Heading into earnings on Aug. 19, some investors might be wondering what to make of Home Depot (NYSE:HD). With shares in the world's largest home improvement chain trading less than 1% off their 52-week high, it might be tempting to sell prior to its release and opt for rival Lowe's Companies (NYSE:LOW), but is it possible that the company still has plenty of room to run before peaking?
Mr. Market has relatively high expectations
For the quarter, Home Depot is expected to report revenue of $23.61 billion. If management can match this forecast, it will represent a 5% gain over the $22.52 billion the business reported during its second quarter last year. For a retailer with a $113 billion market cap that has only increased its store count by 0.8% over the past five years, this may seem highly unlikely, but when you consider that its comparable store sales have increased by 19%, in aggregate, over the past four years, this kind of growth may not be out of the question.
|Earnings per Share||$1.24||$1.45|
Looking at earnings, Mr. Market has even higher expectations. For the quarter, Home Depot is expected to report earnings per share of $1.45. If this comes to fruition, it will represent a 17% jump in profits compared to the $1.24 reported the same quarter last year. Such an improvement will be due, in part, to higher revenue, but it must also be chalked up to greater margins and/or a decrease in share count. While the former is possible because of the company's decision to focus more on e-commerce (an activity that typically carries higher margins than brick-and-mortar), the fact that its share count has declined by 19% over the past five years suggests that this might be the largest contributor to Home Depot's higher profits.
How does Home Depot fare against Lowe's?
Over the past five years, Home Depot has done pretty well for itself. Between 2009 and 2013, the retailer's revenue shot up 19% from $66.2 billion to $78.8 billion. As mentioned earlier, increased store count had a negligible impact on the company's top line while its aggregate comparable store sales growth was mostly to thank. Lowe's on the other hand, saw its sales grow at a far slower pace, up just 13% from $47.2 billion to $53.4 billion as flat comparable store sales growth was more than offset by a 7% increase in store count.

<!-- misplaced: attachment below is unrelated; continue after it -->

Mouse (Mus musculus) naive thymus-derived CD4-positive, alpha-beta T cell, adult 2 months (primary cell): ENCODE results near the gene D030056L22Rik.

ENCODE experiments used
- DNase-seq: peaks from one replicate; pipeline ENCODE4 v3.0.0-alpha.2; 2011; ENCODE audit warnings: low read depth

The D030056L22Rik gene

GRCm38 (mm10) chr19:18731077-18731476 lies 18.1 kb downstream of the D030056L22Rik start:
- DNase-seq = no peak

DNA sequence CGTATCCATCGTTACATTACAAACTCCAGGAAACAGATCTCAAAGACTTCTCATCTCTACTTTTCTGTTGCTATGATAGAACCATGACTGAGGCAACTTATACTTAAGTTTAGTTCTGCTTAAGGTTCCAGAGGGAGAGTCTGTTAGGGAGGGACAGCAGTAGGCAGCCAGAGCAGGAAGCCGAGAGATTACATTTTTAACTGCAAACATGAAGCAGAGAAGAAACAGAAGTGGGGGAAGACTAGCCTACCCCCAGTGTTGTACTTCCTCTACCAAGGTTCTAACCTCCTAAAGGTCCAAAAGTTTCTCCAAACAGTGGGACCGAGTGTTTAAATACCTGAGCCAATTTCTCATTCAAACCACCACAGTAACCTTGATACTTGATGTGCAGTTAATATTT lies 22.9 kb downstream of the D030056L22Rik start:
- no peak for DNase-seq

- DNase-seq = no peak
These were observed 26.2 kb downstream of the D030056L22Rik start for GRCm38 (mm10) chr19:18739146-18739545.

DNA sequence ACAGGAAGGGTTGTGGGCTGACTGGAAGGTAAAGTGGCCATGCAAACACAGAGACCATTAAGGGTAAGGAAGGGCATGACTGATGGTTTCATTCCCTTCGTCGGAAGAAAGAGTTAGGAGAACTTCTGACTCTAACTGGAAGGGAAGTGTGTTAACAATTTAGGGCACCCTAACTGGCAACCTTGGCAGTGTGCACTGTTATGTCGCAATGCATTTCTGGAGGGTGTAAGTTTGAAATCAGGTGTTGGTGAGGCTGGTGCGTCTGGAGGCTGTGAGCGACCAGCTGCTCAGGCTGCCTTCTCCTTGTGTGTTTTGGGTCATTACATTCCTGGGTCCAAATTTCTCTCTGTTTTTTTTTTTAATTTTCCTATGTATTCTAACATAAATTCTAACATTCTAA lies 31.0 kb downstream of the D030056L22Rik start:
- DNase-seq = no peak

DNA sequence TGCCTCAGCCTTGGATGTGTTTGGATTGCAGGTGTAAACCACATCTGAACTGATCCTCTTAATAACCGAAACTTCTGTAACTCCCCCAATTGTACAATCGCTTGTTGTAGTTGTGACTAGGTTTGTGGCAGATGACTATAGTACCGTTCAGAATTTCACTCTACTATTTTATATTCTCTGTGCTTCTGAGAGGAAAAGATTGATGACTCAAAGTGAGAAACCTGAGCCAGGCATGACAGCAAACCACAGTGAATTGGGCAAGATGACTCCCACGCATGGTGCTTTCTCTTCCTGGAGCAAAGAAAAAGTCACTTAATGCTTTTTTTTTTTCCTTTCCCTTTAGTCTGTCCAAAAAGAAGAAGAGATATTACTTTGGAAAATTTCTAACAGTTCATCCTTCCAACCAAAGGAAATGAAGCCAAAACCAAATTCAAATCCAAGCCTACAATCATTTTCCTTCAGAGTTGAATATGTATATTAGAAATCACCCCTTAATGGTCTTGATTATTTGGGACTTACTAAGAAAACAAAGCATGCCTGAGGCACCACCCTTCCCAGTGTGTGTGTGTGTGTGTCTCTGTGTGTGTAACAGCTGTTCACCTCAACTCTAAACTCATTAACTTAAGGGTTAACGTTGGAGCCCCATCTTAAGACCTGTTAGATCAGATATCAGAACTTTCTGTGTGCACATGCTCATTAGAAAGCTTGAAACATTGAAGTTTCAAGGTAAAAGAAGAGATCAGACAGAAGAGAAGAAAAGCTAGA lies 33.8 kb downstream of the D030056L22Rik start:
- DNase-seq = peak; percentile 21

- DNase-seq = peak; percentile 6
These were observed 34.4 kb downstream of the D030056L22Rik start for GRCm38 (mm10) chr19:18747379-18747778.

From a profitability perspective, the divergence between Home Depot and Lowe's has been even greater during this timeframe. Between 2009 and 2013, Home Depot's net income soared 102% from $2.66 billion to $5.39 billion. This was due, in part, to the company's higher revenue but bigger factors at play involved reduced interest expense in relation to sales and a decline in the business's selling, general and administrative expenses from 24% of sales to 21.1% and in its depreciation and amortization from 2.6% of sales to 2.1%.
Over the same five-year period, Lowe's also did well, but not quite as well. Between 2009 and 2013, the company's net income rose 28% from $1.78 billion to $2.29 billion. Just as in the case of Home Depot, Lowe's rising net income can be partially chalked up to its higher revenue, but can also be attributed to a drop in its selling, general and administrative expenses from 24.9% of sales in 2009 to 24.1% in 2013 and a decline in its depreciation and amortization from 3.4% of sales to 2.7%.
As earnings approach, investors are right to question whether it makes sense to hold onto their shares of Home Depot or not. Given its high share price, it wouldn't necessarily be bad to take some chips off the table but, because of the company's long-term growth (especially compared to rival Lowe's), it seems as though the business makes for a strong prospect moving forward.
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